Blockchain Security Implications for the Industrial Internet

Mike Gault, CEO, Guardtime
235
370
74

Mike Gault, CEO, Guardtime

In January of this year when John Chambers, CEO of Cisco, pegged the “Internet of Everything” as a future seventeen trillion USD market many people scoffed. However, in one area, the Industrial Internet, they were being conservative. The Industrial Internet, or the convergence of the global industrial system with the power of advanced computing, analytics and low cost sensing is bringing us to a threshold of a new era of innovation. Connecting the digital world with the world of machines holds the potential to bring about profound transformation to global industry, bringing greater speed and efficiency to industries as diverse as automotive, aviation, energy, power and health-care.

“Those who cannot remember the past are condemned to repeat it”

- George Santayana

When the inventors of the Internet implemented their ideas for communication they weren’t thinking about security. Indeed at that time there was little justification for thinking about security and no one could ever have predicted the profound impact and trillion dollar industries that have been built based on their invention. The reality is that there has been little fundamental innovation in security over the last 40 years. Public Key Infrastructure (PKI) still remains the only tool in the cryptographic toolshed for authenticating data, but the model is based on centralized trust authorities which are in direct opposition to distributed open systems such as the Internet. PKI was invented so that two parties can share a secret across an insecure channel–and for that purpose it has been a massive success, as implemented in protocols such as TLS. For everything else and especially for authentication of data, the complexities and cost of key management make it impossible to scale.

The reality is that for the Industrial Internet System Integrity (anti-tamper) is much more important than confidentiality. Let’s consider some examples.

Enter the Blockchain

One of the most significant trends over the last few years, (spearheaded by Bitcoin) has been the move away from centralized trust authorities to decentralized "consensus" trust models–assertions about what is and what is not true can be verified independently using a public ledger built using consensus based decision making.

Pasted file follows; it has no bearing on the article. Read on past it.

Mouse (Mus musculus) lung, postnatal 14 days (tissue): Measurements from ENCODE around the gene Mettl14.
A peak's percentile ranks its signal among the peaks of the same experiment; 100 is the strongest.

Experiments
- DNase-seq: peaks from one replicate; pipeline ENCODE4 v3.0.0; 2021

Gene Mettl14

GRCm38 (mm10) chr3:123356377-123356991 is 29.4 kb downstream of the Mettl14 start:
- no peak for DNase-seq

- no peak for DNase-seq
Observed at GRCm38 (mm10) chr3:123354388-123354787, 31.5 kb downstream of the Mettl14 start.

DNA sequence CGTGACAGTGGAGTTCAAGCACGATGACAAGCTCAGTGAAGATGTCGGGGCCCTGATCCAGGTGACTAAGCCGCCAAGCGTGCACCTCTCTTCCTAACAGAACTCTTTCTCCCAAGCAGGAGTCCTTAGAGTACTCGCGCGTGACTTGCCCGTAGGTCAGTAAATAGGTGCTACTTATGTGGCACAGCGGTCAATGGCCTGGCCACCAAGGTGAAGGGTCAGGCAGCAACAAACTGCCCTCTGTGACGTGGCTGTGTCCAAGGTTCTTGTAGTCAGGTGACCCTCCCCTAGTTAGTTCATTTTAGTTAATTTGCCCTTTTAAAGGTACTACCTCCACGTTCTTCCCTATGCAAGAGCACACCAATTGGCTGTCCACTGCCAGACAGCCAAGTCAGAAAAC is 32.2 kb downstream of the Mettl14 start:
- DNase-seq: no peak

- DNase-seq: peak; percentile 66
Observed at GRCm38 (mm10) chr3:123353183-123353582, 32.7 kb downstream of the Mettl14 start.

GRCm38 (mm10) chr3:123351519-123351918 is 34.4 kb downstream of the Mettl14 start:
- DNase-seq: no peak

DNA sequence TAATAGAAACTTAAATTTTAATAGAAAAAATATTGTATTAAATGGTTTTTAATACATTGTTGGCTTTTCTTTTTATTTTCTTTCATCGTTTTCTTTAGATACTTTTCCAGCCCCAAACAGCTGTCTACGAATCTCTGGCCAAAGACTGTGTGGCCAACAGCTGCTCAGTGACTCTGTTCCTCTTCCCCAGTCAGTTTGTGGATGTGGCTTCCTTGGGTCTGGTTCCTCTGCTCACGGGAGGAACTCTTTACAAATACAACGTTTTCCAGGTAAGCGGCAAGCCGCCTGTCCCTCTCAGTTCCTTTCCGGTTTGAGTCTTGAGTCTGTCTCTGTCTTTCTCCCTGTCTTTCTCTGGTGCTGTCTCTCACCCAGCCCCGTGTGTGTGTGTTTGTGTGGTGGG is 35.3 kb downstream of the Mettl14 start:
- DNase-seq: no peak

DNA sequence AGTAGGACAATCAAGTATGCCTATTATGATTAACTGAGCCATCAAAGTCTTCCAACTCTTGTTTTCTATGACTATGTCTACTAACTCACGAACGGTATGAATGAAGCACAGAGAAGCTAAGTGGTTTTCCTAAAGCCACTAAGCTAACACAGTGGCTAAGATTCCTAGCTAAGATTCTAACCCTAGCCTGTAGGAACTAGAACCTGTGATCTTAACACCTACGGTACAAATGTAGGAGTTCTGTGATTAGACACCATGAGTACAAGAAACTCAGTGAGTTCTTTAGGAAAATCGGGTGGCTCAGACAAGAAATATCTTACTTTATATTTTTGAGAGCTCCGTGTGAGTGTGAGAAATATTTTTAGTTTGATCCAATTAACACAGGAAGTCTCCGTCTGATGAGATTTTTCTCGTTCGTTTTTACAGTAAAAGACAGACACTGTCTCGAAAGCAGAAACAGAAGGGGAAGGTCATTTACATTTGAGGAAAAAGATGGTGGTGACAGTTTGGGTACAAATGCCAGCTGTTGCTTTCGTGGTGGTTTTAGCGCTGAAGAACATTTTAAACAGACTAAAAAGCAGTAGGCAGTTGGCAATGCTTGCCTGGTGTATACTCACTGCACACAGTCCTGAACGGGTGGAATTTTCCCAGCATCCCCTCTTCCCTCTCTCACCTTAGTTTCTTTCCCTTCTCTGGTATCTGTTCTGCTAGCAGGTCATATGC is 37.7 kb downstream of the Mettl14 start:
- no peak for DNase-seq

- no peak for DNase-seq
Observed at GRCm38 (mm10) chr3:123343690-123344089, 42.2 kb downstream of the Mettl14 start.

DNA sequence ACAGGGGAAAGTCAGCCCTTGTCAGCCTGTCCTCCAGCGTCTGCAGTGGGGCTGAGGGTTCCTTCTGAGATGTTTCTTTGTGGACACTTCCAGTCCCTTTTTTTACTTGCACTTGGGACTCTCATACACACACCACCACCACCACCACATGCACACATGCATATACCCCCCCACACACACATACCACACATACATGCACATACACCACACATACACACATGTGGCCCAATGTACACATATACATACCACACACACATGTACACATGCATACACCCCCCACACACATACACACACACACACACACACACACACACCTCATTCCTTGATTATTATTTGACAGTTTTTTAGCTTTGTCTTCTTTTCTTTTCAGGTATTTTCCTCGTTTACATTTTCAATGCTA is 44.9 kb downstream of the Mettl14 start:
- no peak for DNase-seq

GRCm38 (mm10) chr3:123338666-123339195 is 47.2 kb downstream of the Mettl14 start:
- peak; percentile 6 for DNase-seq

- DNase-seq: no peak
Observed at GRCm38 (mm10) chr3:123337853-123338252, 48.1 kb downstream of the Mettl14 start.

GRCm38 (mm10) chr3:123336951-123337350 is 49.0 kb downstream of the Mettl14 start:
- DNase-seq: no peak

Keyless Signature Infrastructure (KSI) is an example of a blockchain technology optimized for the Industrial Internet–trusted parties are eliminated for verifying the integrity and provenance of both infrastructure components and data generated from that infrastructure. If we think of the Industrial Internet as a giant logistics platform for data, then we can think of a transaction as a transport or processing of data. Data is generated from sensors (network), processed (compute) and kept for reuse at a later date (storage).

  ​A system would imply for accountability and transparency for global society that would transform our society from trust based to truth based Learning from Internet History 

Imagine if the Blockchain contained every data transaction-every transport, compute and storage of data, i.e. every step in the data supply chain. The truth would be inside the block chain, which can be used to verify the status of infrastructure and provide complete chain of custody for all data that was generated and transmitted through that infrastructure. Everyone can independently verify the status of that infrastructure and any change would indicate a breach–which can be acted upon in real-time. It is security based on different assumptions-but those assumptions provide a level of empirical verifiability that has not been possible to date. Subsequently, with this real-time awareness, incident response, data-loss prevention, investigation, and/or network resilience it is now possible to detect and react to any misconfiguration, network and/ or component/application failure.

Implementing the Blockchain

A Blockchain security system for the Industrial Internet would give complete traceability, accountability and transparency, organizations that are either using or administrating the Industrial Internet can be held responsible for their actions. Regulators get to audit all processes and everyone involved can verify what happened after the fact—and act in real time when things go wrong.

Of course a reasonable question to ask would be whether such a system could be built in reality. Billions of data transactions every second that would need to be entered into the blockchain and distributed out to the edge. The implied network, storage and compute requirements would make it impossible to scale–but these are precisely the challenges KSI was invented to solve.

Now here's a thought-imagine if that blockchain wasn't just for one Industrial network-but for all networks, and all data-every transport, compute and storage of data across all networks in the world. Imagine what such as a system would imply for accountability and transparency for global society. It would transform our society from one that is trust based to one that is truth based, i.e. humans can choose to trust each other, but they can also verify; they can prove what happened without trusting anyone.

Read Also

The Digitization of the Customer Experience

Michael Cross, SVP & CIO, CommScope Holding Company Inc.

Cybersecurity in the Era of the Internet of Things

Steve Durbin, MD, Information Security Forum

To Really Know How Things are Going, Ask a Tester

Jeff Dalton, President & CEO, Broadsword Solutions Corporation

Utilities: Shifting from the "Customer Account" to the "Customer Experience"

Tilak Subrahmanian, VP-Energy Efficiency, Eversource Energy